Nov. Lobby Painting- The Love Letter

You can see the original of this painting, The Love Letter,

By Jean-Honoré Fragonard at

The Metropolitan Museum of Art in Manhattan!


In this painting, entitled The Love Letter, we see a lady who has been caught sending a love letter or flowers to someone special.  Only the lady’s face is painted in detail.  The further away we move from her face, the less detailed the brushstrokes become.  This helps to emphasize the element of surprise.

The three dominant elements of art are color, texture, and shape.  The woman’s dress, painted in blue, is opposite of the yellows surrounding her.  Although only the woman’s face is in detail, we can make out her lace cap, the dog’s curly coat, and the shiny taffeta of her dress.  The artist did not use any contour lines to define his shapes.  The effect is that it was painted like a sketch – freely and quickly.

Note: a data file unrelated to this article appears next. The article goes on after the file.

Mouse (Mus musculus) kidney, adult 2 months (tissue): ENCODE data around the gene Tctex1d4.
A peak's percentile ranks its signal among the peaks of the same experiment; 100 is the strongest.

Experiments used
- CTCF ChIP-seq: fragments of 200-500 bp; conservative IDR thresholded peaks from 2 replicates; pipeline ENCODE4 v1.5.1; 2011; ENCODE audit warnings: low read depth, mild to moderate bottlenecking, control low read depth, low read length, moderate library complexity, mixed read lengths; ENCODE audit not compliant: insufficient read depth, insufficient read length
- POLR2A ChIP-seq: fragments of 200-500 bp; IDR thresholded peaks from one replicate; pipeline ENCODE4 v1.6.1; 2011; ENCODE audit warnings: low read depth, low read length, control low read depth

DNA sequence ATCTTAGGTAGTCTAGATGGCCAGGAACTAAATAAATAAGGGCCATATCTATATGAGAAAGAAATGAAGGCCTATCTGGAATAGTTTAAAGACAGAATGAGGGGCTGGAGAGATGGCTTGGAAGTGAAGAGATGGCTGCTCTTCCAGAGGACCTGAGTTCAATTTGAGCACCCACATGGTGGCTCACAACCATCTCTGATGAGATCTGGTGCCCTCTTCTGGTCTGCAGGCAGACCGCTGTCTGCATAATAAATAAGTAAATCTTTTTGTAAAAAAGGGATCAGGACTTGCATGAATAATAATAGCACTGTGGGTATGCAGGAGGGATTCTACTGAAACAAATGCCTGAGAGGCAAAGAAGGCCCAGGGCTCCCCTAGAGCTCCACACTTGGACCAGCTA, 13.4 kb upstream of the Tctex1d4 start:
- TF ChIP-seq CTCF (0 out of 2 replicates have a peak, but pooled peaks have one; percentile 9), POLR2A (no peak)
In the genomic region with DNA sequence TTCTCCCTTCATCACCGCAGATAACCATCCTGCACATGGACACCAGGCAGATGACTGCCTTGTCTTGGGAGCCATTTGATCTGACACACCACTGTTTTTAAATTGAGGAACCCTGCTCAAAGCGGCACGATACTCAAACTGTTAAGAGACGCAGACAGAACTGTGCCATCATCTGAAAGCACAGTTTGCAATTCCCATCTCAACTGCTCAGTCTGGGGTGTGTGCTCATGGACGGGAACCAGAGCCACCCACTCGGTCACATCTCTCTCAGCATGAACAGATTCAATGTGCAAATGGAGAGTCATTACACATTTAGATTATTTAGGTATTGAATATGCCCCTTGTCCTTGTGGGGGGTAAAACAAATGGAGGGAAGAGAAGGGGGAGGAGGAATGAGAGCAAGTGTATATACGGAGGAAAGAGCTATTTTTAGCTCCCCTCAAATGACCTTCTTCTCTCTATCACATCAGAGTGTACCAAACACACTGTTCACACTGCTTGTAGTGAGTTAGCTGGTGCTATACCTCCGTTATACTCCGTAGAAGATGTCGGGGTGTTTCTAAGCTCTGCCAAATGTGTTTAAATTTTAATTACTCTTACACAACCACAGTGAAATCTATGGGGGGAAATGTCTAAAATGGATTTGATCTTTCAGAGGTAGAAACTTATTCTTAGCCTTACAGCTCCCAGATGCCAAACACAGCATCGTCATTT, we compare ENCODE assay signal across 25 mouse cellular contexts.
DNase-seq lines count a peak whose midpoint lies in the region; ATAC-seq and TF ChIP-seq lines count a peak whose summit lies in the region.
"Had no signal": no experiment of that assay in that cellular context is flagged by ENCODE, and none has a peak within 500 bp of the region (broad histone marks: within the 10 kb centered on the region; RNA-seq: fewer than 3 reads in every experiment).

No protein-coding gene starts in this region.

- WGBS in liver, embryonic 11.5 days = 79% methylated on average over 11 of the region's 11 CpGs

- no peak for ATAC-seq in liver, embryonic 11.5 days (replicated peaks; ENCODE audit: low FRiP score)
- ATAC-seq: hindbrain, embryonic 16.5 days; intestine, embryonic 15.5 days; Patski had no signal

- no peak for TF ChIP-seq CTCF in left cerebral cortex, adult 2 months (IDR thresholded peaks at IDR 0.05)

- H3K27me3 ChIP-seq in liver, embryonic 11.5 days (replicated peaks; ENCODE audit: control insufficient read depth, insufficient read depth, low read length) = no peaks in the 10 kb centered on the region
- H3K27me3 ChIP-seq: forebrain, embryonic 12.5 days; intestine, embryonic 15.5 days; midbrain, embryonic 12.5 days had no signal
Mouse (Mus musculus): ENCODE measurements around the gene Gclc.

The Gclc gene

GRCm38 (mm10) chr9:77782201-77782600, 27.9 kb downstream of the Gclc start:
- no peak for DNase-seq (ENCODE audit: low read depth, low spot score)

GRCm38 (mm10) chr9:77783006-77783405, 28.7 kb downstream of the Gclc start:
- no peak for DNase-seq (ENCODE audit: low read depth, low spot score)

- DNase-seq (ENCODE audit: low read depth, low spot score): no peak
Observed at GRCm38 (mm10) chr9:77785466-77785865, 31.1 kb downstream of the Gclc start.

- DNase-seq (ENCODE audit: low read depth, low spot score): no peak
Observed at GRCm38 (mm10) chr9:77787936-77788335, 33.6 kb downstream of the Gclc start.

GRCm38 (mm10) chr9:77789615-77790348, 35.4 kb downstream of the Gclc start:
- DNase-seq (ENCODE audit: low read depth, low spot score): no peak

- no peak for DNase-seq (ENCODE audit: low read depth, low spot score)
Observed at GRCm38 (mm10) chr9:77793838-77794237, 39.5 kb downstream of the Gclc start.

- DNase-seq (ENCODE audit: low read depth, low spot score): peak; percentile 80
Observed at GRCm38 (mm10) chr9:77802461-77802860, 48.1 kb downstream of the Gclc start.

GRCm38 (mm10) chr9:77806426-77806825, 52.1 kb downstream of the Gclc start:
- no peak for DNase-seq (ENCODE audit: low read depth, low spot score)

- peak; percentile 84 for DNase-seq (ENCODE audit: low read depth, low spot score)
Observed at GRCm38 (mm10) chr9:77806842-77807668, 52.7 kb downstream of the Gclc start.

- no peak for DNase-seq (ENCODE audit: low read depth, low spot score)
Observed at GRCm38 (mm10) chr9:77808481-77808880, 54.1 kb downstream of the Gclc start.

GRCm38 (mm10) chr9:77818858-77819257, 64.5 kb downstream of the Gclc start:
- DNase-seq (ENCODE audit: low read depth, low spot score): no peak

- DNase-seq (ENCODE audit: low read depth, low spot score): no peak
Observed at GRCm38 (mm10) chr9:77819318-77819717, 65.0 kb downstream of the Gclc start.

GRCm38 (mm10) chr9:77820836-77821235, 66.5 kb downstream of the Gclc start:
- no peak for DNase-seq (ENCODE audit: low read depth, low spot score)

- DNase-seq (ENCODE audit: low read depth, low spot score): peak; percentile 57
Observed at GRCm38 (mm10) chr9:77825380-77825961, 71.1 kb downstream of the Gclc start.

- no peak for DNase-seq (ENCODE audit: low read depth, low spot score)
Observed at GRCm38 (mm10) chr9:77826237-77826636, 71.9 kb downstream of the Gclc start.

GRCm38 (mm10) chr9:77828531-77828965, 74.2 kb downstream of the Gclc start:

The main principle of design used by the artist is dominance.  The person is the most important element in the painting.  The viewer’s eye is attracted to her face, which is looking toward us, but also to the letter and the bouquet of flowers.  We can see this is a young woman in love.

About the Artist

Jean-Honoré Fragonard was born in 1732 in France.  He studied painting in France and Italy.  He was best known for his romantic paintings and love scenes but he was also a landscape painter.  After he married in 1773, he began to paint sentimental portraits of children.  His sketchbook-like style gave his paintings an improvised look.  Towards the end of his life, he went out of fashion and died in 1806, unknown and financially ruined.